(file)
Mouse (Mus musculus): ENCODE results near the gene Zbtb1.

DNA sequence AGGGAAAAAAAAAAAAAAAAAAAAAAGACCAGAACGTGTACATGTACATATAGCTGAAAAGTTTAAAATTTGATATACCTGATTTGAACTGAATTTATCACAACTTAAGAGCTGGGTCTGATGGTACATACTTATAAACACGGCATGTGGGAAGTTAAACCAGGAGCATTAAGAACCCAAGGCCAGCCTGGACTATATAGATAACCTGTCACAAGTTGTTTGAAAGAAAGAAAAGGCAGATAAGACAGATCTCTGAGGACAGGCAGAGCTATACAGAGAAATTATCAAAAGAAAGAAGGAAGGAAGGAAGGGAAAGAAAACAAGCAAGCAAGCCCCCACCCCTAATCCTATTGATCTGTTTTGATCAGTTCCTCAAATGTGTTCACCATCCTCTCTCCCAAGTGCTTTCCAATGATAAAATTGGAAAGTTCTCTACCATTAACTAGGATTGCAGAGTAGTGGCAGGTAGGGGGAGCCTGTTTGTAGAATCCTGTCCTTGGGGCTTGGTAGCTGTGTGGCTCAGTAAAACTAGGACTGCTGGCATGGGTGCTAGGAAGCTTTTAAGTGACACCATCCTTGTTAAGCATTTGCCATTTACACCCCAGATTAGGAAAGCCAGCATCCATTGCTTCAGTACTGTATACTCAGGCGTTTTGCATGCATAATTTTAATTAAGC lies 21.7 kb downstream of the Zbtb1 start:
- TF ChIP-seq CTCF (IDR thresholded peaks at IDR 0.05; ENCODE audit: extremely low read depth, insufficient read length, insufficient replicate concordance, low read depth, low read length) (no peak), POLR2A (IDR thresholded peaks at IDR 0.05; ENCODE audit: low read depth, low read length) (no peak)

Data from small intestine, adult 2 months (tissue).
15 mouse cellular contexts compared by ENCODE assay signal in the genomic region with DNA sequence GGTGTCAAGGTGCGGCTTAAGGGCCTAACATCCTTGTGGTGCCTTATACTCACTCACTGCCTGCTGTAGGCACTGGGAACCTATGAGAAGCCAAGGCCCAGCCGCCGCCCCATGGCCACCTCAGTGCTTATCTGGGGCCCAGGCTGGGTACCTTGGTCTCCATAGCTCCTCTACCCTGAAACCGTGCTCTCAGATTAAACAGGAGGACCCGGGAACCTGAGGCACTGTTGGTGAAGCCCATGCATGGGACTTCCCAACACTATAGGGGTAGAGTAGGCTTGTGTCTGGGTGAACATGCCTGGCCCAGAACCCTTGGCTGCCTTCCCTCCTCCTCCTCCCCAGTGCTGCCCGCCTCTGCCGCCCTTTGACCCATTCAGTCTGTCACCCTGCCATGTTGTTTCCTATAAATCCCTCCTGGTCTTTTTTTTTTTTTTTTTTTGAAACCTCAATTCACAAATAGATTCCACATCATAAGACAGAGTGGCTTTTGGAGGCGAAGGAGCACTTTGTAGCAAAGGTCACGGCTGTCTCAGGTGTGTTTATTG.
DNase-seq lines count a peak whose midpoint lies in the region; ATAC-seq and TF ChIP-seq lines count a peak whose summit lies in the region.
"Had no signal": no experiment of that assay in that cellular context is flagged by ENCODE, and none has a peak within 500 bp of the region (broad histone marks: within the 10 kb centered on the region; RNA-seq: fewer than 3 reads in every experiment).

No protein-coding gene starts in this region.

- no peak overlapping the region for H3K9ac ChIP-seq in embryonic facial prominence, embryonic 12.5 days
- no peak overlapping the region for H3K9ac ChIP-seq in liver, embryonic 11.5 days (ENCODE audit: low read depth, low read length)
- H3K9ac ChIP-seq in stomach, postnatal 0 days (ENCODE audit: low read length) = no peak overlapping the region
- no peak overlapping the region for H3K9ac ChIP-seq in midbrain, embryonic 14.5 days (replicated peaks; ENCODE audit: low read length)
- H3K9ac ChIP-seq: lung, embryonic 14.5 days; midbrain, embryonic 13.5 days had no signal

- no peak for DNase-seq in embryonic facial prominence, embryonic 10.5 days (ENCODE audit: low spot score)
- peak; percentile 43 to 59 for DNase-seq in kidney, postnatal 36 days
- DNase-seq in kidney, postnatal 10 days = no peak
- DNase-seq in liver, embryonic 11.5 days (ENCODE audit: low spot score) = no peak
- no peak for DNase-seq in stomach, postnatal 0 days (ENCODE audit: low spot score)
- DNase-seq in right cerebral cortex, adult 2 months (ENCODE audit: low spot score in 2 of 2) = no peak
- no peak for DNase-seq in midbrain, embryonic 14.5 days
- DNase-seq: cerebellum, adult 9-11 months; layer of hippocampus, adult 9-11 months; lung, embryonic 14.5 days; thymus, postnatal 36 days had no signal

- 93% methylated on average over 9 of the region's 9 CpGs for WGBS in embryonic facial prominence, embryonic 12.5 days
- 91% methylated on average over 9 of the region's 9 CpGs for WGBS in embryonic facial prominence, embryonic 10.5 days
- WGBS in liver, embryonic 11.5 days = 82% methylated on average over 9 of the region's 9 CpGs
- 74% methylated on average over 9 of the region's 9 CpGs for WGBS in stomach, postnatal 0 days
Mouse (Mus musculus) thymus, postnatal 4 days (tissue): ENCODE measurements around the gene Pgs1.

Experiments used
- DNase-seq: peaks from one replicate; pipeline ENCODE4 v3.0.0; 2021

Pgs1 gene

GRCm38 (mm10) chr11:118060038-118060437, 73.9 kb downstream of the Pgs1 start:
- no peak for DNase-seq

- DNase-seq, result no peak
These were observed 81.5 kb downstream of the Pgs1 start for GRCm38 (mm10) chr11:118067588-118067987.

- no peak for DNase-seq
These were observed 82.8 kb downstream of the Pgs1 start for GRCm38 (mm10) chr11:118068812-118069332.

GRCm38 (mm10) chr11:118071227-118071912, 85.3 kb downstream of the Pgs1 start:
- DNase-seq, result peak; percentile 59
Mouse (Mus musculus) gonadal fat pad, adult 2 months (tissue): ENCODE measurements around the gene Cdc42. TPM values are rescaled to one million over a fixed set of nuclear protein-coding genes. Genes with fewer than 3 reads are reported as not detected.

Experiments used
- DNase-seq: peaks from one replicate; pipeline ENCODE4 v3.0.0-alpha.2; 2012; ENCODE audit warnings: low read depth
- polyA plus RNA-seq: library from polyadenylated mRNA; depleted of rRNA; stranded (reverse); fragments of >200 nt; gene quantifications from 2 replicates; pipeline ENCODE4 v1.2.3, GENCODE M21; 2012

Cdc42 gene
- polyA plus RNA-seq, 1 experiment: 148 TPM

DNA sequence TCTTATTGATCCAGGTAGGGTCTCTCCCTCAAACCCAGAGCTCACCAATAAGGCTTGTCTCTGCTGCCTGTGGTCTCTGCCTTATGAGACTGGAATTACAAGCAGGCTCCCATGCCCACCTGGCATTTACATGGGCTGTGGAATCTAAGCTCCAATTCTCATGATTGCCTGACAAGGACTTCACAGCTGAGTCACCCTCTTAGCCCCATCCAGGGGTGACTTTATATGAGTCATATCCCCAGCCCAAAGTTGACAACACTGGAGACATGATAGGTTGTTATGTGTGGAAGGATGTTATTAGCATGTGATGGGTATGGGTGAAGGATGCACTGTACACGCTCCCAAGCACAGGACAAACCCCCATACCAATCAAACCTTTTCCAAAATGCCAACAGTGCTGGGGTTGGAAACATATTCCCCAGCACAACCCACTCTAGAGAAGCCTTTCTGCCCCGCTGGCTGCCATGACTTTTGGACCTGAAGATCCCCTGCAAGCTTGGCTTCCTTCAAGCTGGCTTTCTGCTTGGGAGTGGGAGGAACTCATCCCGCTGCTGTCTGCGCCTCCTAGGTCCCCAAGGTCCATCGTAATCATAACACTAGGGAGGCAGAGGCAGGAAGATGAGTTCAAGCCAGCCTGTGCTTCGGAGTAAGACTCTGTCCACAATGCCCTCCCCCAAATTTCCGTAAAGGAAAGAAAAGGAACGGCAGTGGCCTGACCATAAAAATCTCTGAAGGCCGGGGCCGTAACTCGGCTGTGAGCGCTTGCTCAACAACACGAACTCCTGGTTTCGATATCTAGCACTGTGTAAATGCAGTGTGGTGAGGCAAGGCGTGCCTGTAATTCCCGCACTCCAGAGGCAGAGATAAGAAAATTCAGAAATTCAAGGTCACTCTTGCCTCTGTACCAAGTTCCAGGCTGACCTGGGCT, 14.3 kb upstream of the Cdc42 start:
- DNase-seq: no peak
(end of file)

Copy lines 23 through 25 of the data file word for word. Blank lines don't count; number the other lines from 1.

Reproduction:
- 91% methylated on average over 9 of the region's 9 CpGs for WGBS in embryonic facial prominence, embryonic 10.5 days
- WGBS in liver, embryonic 11.5 days = 82% methylated on average over 9 of the region's 9 CpGs
- 74% methylated on average over 9 of the region's 9 CpGs for WGBS in stomach, postnatal 0 days